What are the most common, distinguishing features of Native American cultures at the time of contact? -mostly lived in hunter-gatherer or agricultural communities governed by kin ties; adopted more advanced weaponry for swifter prey; simple kin-based groupings evolved into complex tribal structures, cemented by rituals, founding myths and distinctive crafts -Mesoamericans fashioned societies ruled by warrior-kings and priests, and created civilizations whose art, religion and economy were as complex as those of Europe and the Mediterranean world
How would you compare and contrast the worldviews of Europeans and Native Americans? -Europeans viewed Native Americans as inferior
-Native Americans were not aware of Europeans
What are the distinguishing features of African society before the advent of the transatlantic slave trade? -a series of rivers provided easy access to woodlands and savannas of interior where most ppl lived -few coastal cities, because of little seaborne trade
-lived in small villages and farmed modest plots; men cleared, women planted and harvested the crops -socially stratified societies with kings and princes; some lived in city-states producing valuable goods; and some in stateless cities organized by household and lineage -polytheistic; diseases killed much livestock; forest dwellers would trade oil and nuts w savanna dwellers for livestock and other goods; spoke different dialects
How do plants, animals, and microorganisms help make history? How did they play a role in this period? -Through the Columbian Exchange, food products significantly increased agricultural yields and population growth in other continents. Disease wiped out lands to which the Spaniards came to. The worlds had combined with Spanish, Indians, and Africans. Eurasian and African livestock, grain crops, and diseases now became part of life in the Americas. The fur trade also killed off so many animals that some could go extinct and streams ran faster because of fewer beaver dams and underbrush grew denser with fewer deer.
How did religion and religious thought play a role in colonization in the New World? -Spanish viewed Indian’s religion as inferior and not correct. This led to the Indians being treated like slaves and developed conflicts between the Indians and new immigrants. These conflicts would end up sapping Spain’s strength. Protestant England was rising in the 16th century and many wanted to escape the Roman Catholic Church of New England.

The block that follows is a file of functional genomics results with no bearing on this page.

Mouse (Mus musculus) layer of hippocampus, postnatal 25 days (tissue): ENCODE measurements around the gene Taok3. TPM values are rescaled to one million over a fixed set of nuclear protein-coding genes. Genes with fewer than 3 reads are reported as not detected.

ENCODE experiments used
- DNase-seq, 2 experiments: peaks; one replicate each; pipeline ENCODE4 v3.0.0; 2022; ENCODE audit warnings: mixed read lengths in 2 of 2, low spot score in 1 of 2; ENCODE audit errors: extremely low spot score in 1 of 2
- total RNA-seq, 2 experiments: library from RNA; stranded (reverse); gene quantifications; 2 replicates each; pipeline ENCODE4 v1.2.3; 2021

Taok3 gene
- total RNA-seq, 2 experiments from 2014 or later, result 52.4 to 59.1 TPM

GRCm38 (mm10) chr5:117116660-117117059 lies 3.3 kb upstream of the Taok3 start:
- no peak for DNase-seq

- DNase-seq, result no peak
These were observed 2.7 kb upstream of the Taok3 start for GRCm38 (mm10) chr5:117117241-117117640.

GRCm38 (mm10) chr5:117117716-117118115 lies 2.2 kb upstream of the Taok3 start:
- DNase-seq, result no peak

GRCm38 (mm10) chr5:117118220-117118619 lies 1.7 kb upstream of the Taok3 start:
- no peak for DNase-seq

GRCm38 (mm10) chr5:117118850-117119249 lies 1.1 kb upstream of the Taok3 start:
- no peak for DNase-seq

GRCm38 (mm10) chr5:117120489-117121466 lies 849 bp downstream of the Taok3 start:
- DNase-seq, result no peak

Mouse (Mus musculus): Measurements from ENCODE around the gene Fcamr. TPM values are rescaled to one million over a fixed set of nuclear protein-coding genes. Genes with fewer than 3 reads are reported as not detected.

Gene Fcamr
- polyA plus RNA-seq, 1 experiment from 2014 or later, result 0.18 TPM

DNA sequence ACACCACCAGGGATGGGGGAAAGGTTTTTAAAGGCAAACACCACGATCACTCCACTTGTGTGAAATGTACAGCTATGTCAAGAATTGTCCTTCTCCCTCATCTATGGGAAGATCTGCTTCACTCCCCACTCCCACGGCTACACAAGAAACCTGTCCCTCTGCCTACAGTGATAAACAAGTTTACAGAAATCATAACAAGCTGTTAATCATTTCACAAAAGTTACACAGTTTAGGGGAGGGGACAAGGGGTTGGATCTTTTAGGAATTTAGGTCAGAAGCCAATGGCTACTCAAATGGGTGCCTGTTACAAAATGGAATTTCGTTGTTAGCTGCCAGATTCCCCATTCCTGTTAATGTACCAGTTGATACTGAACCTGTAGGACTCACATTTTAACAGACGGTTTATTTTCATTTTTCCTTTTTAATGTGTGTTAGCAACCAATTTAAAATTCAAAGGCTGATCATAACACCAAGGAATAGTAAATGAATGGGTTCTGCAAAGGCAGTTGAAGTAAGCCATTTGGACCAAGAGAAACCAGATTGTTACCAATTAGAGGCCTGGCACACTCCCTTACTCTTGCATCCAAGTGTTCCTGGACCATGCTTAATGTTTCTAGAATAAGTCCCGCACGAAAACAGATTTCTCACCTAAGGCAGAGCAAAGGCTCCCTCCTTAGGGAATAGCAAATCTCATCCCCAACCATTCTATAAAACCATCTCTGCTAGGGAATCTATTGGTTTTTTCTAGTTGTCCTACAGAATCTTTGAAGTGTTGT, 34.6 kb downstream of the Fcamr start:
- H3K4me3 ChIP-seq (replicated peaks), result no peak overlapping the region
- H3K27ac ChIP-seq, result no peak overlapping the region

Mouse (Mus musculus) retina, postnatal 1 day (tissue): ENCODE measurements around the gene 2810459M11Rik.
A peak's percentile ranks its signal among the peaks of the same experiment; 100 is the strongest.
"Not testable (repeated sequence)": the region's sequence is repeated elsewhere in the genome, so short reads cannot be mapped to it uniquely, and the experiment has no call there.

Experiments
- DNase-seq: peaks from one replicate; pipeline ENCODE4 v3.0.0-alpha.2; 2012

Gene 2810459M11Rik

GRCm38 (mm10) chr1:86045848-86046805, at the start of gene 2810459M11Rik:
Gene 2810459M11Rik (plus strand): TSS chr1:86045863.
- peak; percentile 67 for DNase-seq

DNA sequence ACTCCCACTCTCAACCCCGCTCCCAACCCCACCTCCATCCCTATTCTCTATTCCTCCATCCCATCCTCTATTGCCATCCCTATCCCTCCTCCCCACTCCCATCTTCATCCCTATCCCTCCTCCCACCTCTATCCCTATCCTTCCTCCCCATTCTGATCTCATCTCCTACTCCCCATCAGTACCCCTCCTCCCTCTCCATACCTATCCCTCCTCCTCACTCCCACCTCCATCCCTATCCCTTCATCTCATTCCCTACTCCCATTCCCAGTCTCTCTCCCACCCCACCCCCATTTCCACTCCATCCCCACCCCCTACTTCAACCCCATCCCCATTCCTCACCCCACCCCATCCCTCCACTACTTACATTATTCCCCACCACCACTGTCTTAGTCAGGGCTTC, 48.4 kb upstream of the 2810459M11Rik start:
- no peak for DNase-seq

Was the Europeans conquest of the Indians inevitable?
-Yes, Europeans viewed the Indians as inferior people. All countries were attempting to make themselves the superpower of the world at all costs. Religion was clashing and many hoped for a new life, discovery, and rise to power.
How would you compare and contrast British, French, and Spanish colonization? -Spanish conquistadors conquered South America and Florida and completely destroyed all Mesoamerican civilizations and Indian civilizations in North America as well. Spanish peoples conflicted with Indians and treated them as slaves and inferior people. The Spanish wanted to convert all Indians to Christianity. -French were confronting native peoples in eastern Canada and NE America. French engaged in indentured servitude but not many people came to New France because the French were focused on gaining more land in Europe instead of establishing overseas lands. The French did not exploit Indian labor, they tried to adapt Christian beliefs to the Indians’ needs. -British initially wanted to set up a trading outpost but created a tobacco growing economy instead based on slavery and indentured servitude. Soon British people were coming to Americas for religious freedom as opposed to economic purposes. The Catholics and Protestants developed colonies in the New world. The British immediately had conflicts with Indians such as the Indian War of 1622.
How did the experience of British settlement vary from colony...
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